But, what this intervention did not anticipate was that many people who tested positive for the virus, did not disclose it in the community, mainly due to the social stigma of isolation being attached with Covid patients. The situation was worse in Patna where at multi-storeyed buildings there were several Covid patients in various apartments without the knowledge of the community so everybody who used the common facilities got exposed to the virus unknowingly.
Moreover, the wastes that were generated in households with Covid positive patients were mingled and collected with other household wastes which were not disposed as per required norms. Home delivery of food for Covid patients was a very supportive initiative offered by different catering services and restaurants in Patna. They delivered food in disposable containers to avoid reuse and stop spread of the virus.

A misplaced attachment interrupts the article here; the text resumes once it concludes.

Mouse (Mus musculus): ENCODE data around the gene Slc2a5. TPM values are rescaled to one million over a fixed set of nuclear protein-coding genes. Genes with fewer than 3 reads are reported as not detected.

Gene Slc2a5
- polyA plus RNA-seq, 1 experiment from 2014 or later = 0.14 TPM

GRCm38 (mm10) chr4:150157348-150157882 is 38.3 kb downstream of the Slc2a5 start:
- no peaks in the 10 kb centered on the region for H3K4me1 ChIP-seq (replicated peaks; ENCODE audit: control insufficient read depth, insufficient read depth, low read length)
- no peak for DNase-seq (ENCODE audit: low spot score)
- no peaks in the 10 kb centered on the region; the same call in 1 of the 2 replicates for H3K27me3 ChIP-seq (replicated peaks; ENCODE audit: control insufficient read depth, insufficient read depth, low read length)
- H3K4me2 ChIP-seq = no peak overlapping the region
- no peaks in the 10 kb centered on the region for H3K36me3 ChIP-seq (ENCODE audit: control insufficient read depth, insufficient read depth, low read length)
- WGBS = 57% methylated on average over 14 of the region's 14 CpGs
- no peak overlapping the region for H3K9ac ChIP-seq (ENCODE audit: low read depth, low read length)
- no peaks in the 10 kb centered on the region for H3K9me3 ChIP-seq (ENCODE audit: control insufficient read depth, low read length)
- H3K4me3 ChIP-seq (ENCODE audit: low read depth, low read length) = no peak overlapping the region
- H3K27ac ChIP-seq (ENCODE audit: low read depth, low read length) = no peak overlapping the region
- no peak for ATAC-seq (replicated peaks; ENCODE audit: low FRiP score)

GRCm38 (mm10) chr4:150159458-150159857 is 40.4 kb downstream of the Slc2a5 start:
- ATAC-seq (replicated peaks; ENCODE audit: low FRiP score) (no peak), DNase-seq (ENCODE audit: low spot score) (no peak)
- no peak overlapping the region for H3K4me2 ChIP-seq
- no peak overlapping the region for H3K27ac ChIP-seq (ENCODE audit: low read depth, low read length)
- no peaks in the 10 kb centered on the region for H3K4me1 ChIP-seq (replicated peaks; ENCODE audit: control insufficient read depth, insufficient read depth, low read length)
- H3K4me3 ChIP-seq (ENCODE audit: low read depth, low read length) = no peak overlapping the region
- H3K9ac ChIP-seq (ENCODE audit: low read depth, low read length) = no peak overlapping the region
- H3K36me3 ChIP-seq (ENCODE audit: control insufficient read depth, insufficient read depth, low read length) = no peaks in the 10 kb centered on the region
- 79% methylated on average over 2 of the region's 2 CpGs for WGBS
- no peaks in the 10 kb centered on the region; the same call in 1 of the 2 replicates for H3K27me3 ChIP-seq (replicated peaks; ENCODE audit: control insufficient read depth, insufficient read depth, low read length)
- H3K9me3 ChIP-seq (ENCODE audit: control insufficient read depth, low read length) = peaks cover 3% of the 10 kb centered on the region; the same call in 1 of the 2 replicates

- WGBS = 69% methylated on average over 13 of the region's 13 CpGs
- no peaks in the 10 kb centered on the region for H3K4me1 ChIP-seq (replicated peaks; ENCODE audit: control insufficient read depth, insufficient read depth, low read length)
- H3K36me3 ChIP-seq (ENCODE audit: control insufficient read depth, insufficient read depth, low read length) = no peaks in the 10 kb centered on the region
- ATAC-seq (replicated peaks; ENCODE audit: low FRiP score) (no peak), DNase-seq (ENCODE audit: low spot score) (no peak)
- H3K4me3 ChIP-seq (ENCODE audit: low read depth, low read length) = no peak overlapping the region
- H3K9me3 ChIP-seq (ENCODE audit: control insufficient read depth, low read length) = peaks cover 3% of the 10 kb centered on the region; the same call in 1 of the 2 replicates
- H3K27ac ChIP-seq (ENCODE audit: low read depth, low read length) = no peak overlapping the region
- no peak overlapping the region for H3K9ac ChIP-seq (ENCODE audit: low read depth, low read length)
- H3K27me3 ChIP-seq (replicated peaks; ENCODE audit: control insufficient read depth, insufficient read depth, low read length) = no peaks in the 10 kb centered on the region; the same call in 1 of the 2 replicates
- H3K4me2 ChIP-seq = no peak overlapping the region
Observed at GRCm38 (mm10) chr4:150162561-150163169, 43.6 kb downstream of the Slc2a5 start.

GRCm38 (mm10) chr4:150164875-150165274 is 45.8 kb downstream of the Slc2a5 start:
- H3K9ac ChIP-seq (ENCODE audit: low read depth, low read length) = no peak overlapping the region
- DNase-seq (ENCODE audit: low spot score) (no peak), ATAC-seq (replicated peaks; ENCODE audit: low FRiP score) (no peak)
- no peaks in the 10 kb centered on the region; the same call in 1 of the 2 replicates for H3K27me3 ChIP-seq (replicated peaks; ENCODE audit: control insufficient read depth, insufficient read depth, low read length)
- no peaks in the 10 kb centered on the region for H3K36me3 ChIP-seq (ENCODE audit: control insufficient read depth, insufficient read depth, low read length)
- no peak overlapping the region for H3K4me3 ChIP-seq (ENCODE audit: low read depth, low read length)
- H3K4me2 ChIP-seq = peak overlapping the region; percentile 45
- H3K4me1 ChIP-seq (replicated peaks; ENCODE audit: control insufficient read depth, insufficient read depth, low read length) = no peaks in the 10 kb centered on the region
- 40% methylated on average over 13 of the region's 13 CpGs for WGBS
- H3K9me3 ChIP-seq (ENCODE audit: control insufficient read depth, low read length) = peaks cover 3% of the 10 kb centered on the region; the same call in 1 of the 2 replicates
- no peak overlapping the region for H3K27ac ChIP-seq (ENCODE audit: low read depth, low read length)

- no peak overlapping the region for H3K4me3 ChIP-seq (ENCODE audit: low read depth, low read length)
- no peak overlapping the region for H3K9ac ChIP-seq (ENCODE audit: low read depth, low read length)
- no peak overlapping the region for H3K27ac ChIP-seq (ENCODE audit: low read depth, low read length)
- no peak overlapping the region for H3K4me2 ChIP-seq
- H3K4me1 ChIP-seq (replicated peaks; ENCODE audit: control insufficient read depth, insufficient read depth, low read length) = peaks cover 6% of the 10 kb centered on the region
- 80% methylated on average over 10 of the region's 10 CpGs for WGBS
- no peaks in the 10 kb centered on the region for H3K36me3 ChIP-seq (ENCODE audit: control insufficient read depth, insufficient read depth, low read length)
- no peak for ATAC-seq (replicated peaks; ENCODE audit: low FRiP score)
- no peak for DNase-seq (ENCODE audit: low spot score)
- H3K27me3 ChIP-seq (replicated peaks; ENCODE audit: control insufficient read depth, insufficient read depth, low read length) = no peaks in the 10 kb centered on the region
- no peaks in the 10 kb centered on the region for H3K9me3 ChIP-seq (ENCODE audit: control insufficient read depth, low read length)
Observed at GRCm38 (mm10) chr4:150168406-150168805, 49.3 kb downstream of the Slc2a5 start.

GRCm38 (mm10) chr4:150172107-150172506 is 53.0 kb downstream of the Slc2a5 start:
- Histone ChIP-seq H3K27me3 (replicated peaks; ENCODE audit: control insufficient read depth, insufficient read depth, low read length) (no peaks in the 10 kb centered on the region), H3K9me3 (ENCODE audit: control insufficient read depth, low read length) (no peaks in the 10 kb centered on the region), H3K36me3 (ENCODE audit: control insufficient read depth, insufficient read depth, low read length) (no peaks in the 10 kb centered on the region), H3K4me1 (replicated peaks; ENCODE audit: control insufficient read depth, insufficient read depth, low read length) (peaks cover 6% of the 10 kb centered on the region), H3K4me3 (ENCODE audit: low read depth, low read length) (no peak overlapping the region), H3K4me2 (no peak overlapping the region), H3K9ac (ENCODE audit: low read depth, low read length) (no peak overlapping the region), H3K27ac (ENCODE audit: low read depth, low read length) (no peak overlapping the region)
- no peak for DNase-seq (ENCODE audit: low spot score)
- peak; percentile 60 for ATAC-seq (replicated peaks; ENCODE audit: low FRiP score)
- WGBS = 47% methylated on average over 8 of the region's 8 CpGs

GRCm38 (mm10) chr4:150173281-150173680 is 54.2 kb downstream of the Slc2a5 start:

Unfortunately, even these disposable containers were dumped with normal household garbage thus creating greater risk for the community. Therefore, in the second wave the bio-medical wastes were not only generated at hospitals and their surroundings rather in every neighbourhood and housing societies of Patna. Even the kitchen waste has been mixed with bio-medical waste at the source.
The onset of monsoon is aggravating the situation. Water logging and stagnated pools of water is a common problem that every one in Patna has to deal with in each monsoon season. All open drains and by-lanes in Patna have now become sites of waste disposal, where these days along with plastic bags and wrappers, a common site noticed is floating of used masks and syringes and we have got used to these without being concerned about their repercussions.